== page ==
Additionally, due to his armor-making/upgrading tendencies, Stark has another avenue for character development that is represented by suit upgrades, specifically for his comrades. Every mistake that happens throughout the movies that involve his armor is usually solved in following films, showing that he is a fluid character that learns from his mistakes.
Culminating in “Avengers: Endgame” with his self-sacrifice to defeat Thanos, Tony Stark is a protagonist that many of this generation will remember for a long time. —Colton Pleslusky
Luke Skywalker (“Star Wars”)
Quite possibly the best fictional embodiment of the “hero’s journey” way of storytelling, Luke Skywalker is a classic protagonist and one of Mark Hamill’s most recognizable roles.
Growing up in the deserts of Tatooine with seemingly no future, Skywalker is thrust into a life of wonder and justice as he realizes his destiny.
In “A New Hope,” Skywalker is just a farmer boy who gets his taste of adventure by joining the Rebel Alliance against the Empire by film’s end. He is inexperienced, untrained in many things other than flying, and, in some ways, clueless.
Moving forward to “Empire Strikes Back,” Skywalker becomes a major figure within the Alliance and begins his training as a Jedi. During this time, he is ill-tempered and constantly questioning the methods of Master Yoda, even not believing in the power of the Force itself. The revelation that Darth Vader is his father is also another experience that shakes his character to the core.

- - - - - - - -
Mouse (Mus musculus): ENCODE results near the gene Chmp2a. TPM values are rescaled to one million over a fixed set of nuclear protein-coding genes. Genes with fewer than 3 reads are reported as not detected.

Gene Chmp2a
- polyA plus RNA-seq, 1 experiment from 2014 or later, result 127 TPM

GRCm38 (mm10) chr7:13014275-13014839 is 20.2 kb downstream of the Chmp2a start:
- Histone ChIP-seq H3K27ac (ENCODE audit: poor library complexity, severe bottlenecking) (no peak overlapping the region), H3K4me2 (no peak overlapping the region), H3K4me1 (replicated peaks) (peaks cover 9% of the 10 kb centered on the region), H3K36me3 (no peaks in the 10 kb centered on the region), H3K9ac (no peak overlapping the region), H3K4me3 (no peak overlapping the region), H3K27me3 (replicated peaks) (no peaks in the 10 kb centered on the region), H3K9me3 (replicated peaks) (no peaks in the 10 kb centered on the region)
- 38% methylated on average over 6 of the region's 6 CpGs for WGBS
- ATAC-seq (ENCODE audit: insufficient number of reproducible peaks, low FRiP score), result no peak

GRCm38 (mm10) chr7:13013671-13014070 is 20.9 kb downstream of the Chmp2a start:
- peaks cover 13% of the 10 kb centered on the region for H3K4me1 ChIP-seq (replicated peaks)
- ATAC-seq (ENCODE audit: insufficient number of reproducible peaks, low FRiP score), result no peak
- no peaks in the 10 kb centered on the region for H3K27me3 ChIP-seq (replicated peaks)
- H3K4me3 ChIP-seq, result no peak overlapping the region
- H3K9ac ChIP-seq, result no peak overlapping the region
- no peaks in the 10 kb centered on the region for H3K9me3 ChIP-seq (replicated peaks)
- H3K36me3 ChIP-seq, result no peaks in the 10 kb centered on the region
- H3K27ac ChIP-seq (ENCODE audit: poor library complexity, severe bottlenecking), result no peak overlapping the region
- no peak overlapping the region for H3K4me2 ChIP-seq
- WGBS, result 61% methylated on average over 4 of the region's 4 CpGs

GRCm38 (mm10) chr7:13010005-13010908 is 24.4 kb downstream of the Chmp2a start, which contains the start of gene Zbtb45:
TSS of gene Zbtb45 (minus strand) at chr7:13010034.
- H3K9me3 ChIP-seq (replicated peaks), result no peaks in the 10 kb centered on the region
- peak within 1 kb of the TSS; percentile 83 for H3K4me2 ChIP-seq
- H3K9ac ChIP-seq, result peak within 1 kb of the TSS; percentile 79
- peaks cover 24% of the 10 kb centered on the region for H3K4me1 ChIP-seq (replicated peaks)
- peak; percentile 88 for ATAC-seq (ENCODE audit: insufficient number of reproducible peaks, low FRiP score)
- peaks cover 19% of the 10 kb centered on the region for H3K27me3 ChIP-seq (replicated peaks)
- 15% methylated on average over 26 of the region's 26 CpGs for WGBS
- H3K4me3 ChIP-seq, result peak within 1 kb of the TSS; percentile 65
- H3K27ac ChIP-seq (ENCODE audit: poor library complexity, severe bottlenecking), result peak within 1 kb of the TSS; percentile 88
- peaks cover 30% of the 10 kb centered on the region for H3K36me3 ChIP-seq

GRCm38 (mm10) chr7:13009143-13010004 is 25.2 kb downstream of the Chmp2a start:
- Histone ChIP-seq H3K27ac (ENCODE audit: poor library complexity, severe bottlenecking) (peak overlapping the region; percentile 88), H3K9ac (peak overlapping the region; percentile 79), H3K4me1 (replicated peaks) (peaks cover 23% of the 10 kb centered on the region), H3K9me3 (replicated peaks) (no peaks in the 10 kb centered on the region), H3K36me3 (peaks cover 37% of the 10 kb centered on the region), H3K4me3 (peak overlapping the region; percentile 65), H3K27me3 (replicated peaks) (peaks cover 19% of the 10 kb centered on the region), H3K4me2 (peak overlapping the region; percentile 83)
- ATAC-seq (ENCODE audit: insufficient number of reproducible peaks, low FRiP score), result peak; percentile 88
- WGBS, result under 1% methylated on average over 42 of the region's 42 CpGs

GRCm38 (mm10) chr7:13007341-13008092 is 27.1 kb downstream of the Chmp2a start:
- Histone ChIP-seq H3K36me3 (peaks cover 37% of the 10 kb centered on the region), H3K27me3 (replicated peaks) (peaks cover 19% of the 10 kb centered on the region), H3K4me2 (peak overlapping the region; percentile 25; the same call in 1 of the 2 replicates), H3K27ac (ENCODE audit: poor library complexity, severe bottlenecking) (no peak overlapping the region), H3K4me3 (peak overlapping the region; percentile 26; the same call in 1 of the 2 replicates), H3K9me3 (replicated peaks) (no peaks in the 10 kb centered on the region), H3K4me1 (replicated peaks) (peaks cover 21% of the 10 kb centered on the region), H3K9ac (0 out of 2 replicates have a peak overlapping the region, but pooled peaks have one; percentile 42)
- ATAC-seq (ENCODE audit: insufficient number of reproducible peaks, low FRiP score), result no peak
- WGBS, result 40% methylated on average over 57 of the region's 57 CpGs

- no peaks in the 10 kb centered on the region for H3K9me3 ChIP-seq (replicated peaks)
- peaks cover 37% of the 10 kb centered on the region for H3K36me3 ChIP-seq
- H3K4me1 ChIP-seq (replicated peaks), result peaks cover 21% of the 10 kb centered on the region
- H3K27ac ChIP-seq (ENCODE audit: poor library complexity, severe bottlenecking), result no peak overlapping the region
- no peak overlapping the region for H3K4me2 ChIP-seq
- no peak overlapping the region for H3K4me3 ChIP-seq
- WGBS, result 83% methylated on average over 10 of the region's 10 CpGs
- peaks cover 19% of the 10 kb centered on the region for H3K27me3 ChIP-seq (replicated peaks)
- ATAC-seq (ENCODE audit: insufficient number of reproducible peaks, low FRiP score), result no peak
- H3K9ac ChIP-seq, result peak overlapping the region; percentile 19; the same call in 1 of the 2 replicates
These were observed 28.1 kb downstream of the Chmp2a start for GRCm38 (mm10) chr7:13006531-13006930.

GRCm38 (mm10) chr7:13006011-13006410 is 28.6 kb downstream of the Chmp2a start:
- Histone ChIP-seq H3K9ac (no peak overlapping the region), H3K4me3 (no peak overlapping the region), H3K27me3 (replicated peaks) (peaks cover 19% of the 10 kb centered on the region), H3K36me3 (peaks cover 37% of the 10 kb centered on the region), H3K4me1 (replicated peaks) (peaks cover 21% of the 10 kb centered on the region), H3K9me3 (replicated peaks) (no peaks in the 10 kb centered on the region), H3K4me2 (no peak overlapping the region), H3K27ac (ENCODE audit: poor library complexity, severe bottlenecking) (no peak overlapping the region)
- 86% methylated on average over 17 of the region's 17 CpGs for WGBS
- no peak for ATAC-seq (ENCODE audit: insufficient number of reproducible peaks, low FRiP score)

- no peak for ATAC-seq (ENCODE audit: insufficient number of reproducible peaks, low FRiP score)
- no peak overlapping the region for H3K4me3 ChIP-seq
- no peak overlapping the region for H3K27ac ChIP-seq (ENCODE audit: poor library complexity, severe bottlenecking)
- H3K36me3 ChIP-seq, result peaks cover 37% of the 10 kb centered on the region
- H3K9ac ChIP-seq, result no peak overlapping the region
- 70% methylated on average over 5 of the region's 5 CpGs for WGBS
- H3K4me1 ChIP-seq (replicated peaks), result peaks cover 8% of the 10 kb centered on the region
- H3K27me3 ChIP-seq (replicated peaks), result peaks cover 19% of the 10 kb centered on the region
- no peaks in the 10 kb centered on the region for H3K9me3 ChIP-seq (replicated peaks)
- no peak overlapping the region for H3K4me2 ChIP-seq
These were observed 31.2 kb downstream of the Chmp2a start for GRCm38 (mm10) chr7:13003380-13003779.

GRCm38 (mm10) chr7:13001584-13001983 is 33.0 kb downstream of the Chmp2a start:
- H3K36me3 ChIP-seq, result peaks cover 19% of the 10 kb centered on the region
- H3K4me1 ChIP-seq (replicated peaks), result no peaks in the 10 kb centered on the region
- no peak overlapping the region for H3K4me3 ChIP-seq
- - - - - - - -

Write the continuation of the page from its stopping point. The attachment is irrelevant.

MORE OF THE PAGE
Ending with “Return of the Jedi,” Skywalker’s first scene in the film presents a different character. He has poise and carries himself with distinction as a Jedi Knight—something much different compared to what viewers saw in “A New Hope.”
At the end of the movie, Luke is on the verge of killing Darth Vader but ultimately decides to plead to what may be left of the good in his father. Were it not for Skywalker’s development as a character, Vader would not have redeemed himself and helped his son defeat the Empire.
It bears repeating—Luke Skywalker is the prime fictional example of the “hero’s journey,” and the lessons he learns have undoubtedly been inspirational to many “Star Wars” fans. —Colton Pleslusky
Jimmy (Chien-Hsing) Lu is a senior majoring in telecommunications. To contact him, email firstname.lastname@example.org.
Colton Pleslusky is a junior majoring in telecommunications. To contact him, email email@example.com.
About the Contributors
Jimmy (Chien-Hsing) Lu
Senior / Telecommunications
Junior / Telecommunications